Should I be concerned about someone removing a watermark I add to my image? Are there steps I can take to ensure that it's not possible?


2 Answers 2


Can someone remove the watermark from your image? Yes, of course.

Is it easy? No, not without the right tools

Just like with any other area of human endeavor, it's an arms race. Whatever protection can be devised can be circumvented. Whatever attack is known, can be defended against. It's a never-ending cycle.

A watermark on an image keeps honest people honest, just like a lock on a door. But a watermark (or any other security scheme) will never protect from someone with true larcenous intent.

A good question to ask is: How much value do I place on this image, and how much time and money do I want to spend to make it a little harder (not impossible) for someone to use without my consent?

  • Generally speaking, a watermark is effective. It doesn't keep honest people honest. Someone who needs a watermark to deter them from copyright infringement isn't honest--they just know it's easier to find an image without a watermark. The real downside of a watermark is that it treats honest users as thieves also and just look plain ugly. If you keep the watermark small, it can be cropped out, but if it's big, it looks obnoxious. IMO, it's better to just accept that some 16-year-old might steal your image than to watermark an image you want to display to people. Jan 8, 2011 at 4:13
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    Also, in my experience, the artists/photographers that use the most obnoxious watermarks tend to also be the type who really don't have to worry about anyone stealing their images. I don't know why that is, but it seems like the really successful photographers/designers never really worry about someone saving their images or passing it off as their own. Jan 8, 2011 at 4:18
  • @Calvin, you can have a subtle watermark, one that largely doesn't interfere with the legibility of the image but still 'protects' the copyright owners rights. Maybe it should say "keeps comparatively honest people honest"; It won't stop a determined person but it will keep the majority of people from nicking your work.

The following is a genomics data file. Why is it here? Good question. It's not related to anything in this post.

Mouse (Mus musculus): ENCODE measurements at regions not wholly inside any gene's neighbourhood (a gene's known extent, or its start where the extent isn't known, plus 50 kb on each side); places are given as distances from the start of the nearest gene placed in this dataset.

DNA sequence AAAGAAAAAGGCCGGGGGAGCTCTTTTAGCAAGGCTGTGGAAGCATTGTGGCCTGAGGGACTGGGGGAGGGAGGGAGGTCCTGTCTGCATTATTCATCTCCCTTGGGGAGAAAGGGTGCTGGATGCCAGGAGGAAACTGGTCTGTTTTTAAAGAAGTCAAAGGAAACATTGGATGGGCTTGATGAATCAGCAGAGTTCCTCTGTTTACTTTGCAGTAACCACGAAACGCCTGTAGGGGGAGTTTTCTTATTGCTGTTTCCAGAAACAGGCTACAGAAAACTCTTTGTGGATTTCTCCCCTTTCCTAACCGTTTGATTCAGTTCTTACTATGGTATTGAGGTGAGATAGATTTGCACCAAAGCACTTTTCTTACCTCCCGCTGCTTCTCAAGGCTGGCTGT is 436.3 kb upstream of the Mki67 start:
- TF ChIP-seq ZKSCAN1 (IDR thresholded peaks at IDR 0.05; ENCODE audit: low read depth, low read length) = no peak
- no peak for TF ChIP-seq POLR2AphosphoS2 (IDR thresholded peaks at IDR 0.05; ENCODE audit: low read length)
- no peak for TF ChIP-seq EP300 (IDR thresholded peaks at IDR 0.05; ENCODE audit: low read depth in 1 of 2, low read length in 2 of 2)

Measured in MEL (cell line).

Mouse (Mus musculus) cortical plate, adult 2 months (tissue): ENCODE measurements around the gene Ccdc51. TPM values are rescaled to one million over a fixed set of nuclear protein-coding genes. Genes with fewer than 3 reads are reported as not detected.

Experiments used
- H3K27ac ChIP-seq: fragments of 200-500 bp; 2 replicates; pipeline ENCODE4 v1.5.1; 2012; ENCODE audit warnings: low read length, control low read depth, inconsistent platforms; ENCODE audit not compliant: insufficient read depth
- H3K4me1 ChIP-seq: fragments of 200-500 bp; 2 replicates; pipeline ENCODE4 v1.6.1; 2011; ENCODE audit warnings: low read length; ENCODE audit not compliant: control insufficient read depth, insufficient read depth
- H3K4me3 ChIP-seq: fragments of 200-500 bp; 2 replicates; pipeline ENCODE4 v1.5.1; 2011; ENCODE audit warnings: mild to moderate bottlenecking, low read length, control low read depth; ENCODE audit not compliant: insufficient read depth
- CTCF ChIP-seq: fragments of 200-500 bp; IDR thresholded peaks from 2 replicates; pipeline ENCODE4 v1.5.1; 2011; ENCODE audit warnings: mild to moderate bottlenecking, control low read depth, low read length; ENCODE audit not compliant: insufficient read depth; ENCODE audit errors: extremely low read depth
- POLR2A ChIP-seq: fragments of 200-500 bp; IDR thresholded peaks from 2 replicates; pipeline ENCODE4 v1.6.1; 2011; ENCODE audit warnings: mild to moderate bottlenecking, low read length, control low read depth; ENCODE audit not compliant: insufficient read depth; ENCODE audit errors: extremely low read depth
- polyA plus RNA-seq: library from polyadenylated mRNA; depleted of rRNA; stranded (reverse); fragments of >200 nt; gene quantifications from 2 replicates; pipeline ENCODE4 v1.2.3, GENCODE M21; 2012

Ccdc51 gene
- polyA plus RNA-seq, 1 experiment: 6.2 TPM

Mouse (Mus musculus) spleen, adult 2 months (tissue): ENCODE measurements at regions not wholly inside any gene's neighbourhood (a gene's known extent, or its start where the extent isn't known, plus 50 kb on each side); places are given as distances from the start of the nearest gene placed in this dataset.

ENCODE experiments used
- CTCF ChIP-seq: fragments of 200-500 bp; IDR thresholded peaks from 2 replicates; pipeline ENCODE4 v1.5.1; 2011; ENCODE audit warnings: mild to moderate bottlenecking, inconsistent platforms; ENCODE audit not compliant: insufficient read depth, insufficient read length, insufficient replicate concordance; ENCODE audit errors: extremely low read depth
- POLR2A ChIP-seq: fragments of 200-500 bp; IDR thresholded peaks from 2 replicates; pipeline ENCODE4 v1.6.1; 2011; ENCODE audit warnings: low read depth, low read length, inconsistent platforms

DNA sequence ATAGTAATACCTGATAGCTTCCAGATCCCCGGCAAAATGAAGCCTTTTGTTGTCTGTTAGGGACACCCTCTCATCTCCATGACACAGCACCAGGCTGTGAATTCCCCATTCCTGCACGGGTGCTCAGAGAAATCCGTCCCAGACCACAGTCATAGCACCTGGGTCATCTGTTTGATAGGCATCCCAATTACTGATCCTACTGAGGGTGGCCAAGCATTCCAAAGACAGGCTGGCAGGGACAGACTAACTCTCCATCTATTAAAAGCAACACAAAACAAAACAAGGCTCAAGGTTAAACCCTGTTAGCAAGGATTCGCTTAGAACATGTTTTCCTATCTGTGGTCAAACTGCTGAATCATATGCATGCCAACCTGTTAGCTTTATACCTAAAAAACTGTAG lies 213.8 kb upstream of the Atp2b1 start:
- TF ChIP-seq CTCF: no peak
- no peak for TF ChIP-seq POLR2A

– Hemi
    Jan 17, 2011 at 10:53

One method to consider is that instead of adding a water mark, is to add more of a stamp im some place that it won't be easily removable. Such as, if you have a picture of a person, put a black (c) partly over their face. This will force someone to actually recreate part of the image vs just removing a watermark. But of course, this looks pretty ugly. It would depend on how you're using the watermarked image of course.

Probably the best method is to only make a small version of your image available. People can copy it, but it will just look plain ugly, which won't stop people, but it's better than nothing :)

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    when browsing content I much prefer to see a large image with a subtle watermark than a clean image thats only viewable as a little thumbnail.
    – Hemi
    Jan 17, 2011 at 10:56
  • @Jaips I agree with you, but unfortunately people are always asking for the best way to protect their images and usually, the best ways make it difficult for everyone. Jan 17, 2011 at 19:16
  • i think 'best' is a term that implies a subjective trade-off, balancing factors as you move from good > better > best. Objectively, your probably right that a work is less at risk of being hijacked if its small enough (though how do you determine 'enough'?), though if thats the risk you want to minimise, surely there is even less risk if it never went on the web in the first place! Why put it on the web if not for the consumers benefit? Further why heavily diminish the consumers experience if thats who it is for?
    – Hemi
    Jan 18, 2011 at 2:35

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